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Pen may be mighter than the sword, but not the federal budget

2576-1275491944laKRPersuasive writing, technical writing, creative writing, journalism—all have their place in education and are useful in different capacities. Yet, students across all fields of learning must develop basic writing skills in order to excel and communicate effectively.

So why then, did President Obama sign a bill to cut all federal funding to the National Writing Project earlier this month? This all-encompassing program is devoted to teacher development and strengthening writing skills across subjects for students at all grade levels.

The NWP’s 2009 annual survey reports that throughout the nation, program sites (see pages 12-15) are set up on the campuses of over 200 colleges and universities, with over 70,000 teachers serving the program’s objectives. Each year,  1. 4 million students and 130,000 teachers gain academic and professional development through the NWP.

It’s by no means a small program, and results have continuously showed that enrolled students displayed an improvement in basic writing skills by the end. In NWP’s 2010 study , about 92 percent of the NWP students surveyed across seven states showed higher increases in writing achievement than peers who had not participated in the program.

Along with critical thinking and reading skills, writing development is pivotal to a good education and serves as preparation for nearly all careers. Although some college students may joke and say—”I’m an engineering major…I no write good,” it is well known that the importance of writing spans all disciplines, not just the humanities.

English majors may engage in rhetoric and analytical writing, while math and science students will utilize more technical writing to explore theories and report experiment results. The common theme is that writing is used as a medium to communicate in each and every academic subject. Our language is as versatile as all the academic realms in which it plays an indispensible role (aka– all of them).

Writing is a format in which ideas become immortal. The spoken word is powerful, but fleeting. Written records must be structured and clear because they are a form of continuous communication. Several decades from now, educators should be able to read past reports in their fields and be able to access the messages. If the writing is sloppy or muddled, critical concepts could be lost over time.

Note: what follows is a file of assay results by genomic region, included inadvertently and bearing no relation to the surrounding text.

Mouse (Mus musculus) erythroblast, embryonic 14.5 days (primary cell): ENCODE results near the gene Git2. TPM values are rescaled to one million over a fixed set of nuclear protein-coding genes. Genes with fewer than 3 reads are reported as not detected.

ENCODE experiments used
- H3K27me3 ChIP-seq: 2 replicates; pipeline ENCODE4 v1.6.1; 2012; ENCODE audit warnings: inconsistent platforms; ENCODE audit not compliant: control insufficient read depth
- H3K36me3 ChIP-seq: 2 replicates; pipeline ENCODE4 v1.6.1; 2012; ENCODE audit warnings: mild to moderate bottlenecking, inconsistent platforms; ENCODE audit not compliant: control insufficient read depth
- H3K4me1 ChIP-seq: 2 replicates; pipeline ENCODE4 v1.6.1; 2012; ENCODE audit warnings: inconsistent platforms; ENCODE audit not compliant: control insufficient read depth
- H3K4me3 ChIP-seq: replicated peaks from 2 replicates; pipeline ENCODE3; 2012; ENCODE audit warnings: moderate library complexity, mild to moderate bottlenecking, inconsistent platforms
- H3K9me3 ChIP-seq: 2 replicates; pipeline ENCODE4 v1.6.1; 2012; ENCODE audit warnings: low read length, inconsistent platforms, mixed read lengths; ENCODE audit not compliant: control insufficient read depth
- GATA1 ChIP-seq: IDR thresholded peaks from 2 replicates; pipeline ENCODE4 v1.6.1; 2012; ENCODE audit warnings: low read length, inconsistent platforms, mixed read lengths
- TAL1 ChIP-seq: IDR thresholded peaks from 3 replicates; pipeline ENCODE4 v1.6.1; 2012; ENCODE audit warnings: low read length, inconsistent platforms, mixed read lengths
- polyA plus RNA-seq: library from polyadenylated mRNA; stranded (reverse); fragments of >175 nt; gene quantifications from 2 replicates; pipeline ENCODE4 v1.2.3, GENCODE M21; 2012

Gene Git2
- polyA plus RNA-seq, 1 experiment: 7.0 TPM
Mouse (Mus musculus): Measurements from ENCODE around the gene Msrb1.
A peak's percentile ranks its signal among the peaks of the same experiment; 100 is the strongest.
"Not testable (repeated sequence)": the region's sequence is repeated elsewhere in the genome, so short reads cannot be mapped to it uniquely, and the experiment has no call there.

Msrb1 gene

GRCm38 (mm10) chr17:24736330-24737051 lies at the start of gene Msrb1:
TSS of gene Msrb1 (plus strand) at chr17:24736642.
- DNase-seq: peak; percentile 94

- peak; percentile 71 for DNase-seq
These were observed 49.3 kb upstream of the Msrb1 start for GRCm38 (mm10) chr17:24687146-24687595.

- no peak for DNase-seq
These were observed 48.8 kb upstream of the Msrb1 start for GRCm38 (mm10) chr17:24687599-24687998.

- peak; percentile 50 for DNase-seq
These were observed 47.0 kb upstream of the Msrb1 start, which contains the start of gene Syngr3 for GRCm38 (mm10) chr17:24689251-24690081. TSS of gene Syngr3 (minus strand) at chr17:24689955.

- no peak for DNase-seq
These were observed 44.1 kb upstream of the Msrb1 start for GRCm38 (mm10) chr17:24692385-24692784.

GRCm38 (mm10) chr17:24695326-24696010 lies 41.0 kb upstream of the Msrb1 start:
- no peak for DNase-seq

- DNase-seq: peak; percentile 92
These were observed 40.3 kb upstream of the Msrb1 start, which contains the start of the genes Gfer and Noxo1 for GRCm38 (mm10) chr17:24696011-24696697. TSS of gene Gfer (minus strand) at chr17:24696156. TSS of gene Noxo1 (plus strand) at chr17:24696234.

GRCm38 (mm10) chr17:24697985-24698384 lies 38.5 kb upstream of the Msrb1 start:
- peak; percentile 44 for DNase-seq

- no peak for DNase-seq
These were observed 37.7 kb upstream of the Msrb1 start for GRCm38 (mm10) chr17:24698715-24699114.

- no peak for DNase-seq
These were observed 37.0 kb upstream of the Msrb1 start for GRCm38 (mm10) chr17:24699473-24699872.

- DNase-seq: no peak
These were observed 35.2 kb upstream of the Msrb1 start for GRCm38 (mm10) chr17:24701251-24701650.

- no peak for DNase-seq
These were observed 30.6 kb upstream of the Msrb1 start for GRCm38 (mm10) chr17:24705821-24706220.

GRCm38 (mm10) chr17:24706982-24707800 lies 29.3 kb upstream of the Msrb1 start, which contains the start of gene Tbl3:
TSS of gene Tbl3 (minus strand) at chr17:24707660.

The National Commission on Writing, a segment of the CollegeBoard Advocacy & Policy Center and a collaborator with the National Writing Project, writes that writing levels in the U.S. are too low and “writing is critical,” not only academically, but practically.

Just as one middle school teacher noted in The Huffington Post, writing skills are imperative for day to day living—at school and work and for personal communication. Just try to get through the week without writing an email or communicating with a roommate through a sticky-note.

Even more tellingly—much “personal communication” in our digital age has a heavy emphasis on improper English, abbreviations and obnoxious misspellings. In the dawn of “LOL roflcopter” and “omg luv U2,” it is more vital than ever that teachers are trained to help students set high standards for accomplishments in professional and academic writing. Students need to learn the basics of formal writing in order to succeed in college and the career realm.

 ”NWP Works!” a call to action for those invested in keeping this program intact, suggests that citizens write leaders to government officials stressing the effectiveness of NWP and the costs of the program’s discontinuation.

Melissa Major, Spring Intern

Naomi Dillon|March 16th, 2011|Categories: American School Board Journal, Budgeting, Governance, Policy Formation|Tags: , , |

Comments

  1. Maureen says:

    NWP has been a major force in supporting excellent practice in the teaching of writing. It is hard to imagine another organization so helpful and supportive of both teachers and students. Some of the finest teachers I know have benefitted from being a part of this program, including the wonderful folks in South Carolina, and my friend Carol Tateishi, who is the director of the Bay Area Writing Project and who now runs a project in South Korea every summer. NWP helps teachers write, learn, and grow as professionals, resulting in millions of students’ seeing themselves as writers. Writing has flourished in ways it never would have absent NWP. It will be a real travesty if funding is lost.

    After all, George Orwell said, “If you can’t write, you can’t think, and if you can’t think, others will do your thinking for you.” Is it possible that the powers that be do not want a thinking citizenry?

    Great article. Hats off to Melissa Major! I hope she will follow up with more information on what’s happening with all the proposed budget cuts in education.

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